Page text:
The development of numerical methods on the algorithmic for solving electromagnetic field problems is the focus of the group “Computational Electromagnetics”. Over the years, an in-house software environment, which focus lies in the finite element method, has been developed in the IEM. In combination with other software products, multi-physical problems can be solved through coupled models. A particular attention is paid to large three-dimensional models. Effect models, which are developed in the group “Analysis and Design”, are merged in this group and implemented in the source code of the in-house software pyMOOSE. Apart from the implementation, numerical methods and procedures are developed. New works supported by the DFG focus methods concerning the model order reduction respectively the degrees of freedom of the numerical models. Statistical numerical models to study the influence of uncertainties caused by material or geometrical tolerances have been studied in other DFG projects.
The activities in the group “Automotive” vary from considerations of single electro-mechanic wiring system components to the design and development of traction drive systems for hybrid and full-electric vehicles.The models of the group “Analysis and Design” and the software environment of the group “Computational Electromagnetics” are used to develop complete drive trains withspecific characteristics. In larger projects, prototypes of drive trains are built and integrated in vehicles. In the large public funded project “e-performance”, a sports vehicle similar to the Audi R8 has been equipped with IEM-developed drive train components. In the project “e-generation”, also publicly funded, a very compact electrical drive train of a Porsche Boxster sports car has been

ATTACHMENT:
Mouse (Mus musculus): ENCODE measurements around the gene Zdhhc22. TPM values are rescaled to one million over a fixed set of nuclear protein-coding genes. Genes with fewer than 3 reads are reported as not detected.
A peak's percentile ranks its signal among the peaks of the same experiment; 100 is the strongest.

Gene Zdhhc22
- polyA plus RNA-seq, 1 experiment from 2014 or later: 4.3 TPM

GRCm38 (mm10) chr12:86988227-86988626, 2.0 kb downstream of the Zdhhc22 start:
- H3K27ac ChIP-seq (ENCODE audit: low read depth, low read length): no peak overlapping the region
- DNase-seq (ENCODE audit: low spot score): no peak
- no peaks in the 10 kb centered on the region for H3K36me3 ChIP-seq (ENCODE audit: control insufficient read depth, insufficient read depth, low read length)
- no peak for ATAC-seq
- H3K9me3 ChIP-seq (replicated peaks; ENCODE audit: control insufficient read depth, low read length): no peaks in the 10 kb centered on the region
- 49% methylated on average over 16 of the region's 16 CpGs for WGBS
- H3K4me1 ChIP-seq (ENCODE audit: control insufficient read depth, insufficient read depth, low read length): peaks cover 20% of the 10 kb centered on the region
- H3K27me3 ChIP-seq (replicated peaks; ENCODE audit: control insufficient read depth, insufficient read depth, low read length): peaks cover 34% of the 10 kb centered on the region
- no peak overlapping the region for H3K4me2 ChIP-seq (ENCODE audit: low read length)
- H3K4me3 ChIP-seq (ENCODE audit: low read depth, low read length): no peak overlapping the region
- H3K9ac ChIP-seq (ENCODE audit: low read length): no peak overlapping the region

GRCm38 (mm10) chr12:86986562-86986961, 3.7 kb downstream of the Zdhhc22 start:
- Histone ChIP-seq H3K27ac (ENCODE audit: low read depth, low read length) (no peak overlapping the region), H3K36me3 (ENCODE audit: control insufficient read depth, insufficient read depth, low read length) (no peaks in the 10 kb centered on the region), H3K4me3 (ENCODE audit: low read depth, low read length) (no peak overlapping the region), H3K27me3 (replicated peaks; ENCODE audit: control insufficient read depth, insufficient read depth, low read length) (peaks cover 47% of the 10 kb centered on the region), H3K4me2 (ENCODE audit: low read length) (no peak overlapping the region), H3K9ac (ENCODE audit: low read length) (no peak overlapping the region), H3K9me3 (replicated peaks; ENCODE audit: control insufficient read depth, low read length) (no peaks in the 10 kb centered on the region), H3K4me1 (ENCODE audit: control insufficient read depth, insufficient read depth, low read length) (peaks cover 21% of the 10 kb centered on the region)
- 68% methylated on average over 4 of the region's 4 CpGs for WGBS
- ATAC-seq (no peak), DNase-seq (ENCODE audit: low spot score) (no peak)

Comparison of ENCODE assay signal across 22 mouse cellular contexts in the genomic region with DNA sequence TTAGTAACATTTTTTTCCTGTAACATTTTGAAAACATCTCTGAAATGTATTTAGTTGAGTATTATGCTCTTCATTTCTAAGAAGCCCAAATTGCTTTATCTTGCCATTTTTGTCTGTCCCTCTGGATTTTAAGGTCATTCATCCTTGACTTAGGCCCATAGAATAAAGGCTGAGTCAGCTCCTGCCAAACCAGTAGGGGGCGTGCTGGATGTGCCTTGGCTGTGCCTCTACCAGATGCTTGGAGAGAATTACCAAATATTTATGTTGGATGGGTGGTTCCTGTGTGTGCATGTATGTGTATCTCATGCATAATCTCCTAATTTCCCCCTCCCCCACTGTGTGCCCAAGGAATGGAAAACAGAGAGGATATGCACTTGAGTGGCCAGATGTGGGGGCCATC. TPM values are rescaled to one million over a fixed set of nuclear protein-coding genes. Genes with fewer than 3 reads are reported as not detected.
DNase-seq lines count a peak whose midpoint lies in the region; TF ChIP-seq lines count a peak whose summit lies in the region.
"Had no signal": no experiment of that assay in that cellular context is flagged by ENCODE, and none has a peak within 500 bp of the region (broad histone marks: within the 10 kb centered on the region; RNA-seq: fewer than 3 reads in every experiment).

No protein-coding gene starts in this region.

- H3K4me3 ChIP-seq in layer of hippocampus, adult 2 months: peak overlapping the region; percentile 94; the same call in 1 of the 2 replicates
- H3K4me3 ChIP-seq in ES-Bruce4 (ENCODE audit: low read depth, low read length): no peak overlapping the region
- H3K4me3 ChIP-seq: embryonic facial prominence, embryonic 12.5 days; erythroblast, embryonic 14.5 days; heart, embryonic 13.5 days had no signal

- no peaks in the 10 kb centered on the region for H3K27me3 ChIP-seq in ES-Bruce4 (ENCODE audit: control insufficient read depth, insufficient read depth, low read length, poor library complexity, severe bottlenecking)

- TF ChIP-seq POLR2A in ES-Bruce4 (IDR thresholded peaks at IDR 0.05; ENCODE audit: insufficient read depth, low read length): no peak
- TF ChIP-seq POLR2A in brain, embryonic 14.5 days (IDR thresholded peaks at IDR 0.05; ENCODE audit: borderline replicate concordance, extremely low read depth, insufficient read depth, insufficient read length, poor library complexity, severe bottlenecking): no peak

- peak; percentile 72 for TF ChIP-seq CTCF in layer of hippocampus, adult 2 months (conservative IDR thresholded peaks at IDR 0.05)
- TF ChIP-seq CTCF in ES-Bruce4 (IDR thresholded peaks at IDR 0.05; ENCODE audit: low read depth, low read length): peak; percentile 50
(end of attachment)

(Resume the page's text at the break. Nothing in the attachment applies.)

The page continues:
developed and integrated in a street-legal vehicle, funded by public money. Another publicly funded project dealt with the integration of electrical drive systems in an agricultural vehicle, an electrified tractor. In other projects, the
researcher at the IEM have studied hybrid drive units. Simulation vehicle model are available to accurately study vehicle concepts considering drive cycles or particular driving situations.
Mechatronic and Drives
The fourth group, “Mechatronics and Drives”, moves with its work from the single components towards complete drive systems and its operational behaviour. The drive control is the focus of this group. Sensorless drive control, as well as the development of predictive control systems, are in the foreground. New works deal with the realization of fast predictive controllers for dynamic torque distributions, also called torque vectoring, in electric vehicles. Theoretical works as well as practical set-ups for experimental validation have been developed at the IEM. The high-performance control and operation management of a large wind turbine were handled in another project. Theoretical results have been validated at the test bench. With modern tools for the development of drive control systems, e.g. with rapid control prototyping systems (dSpace), prototypes are put in operation and measured. The required and particularly adapted electronic hardware is developed and practically set up for the use at the IEM.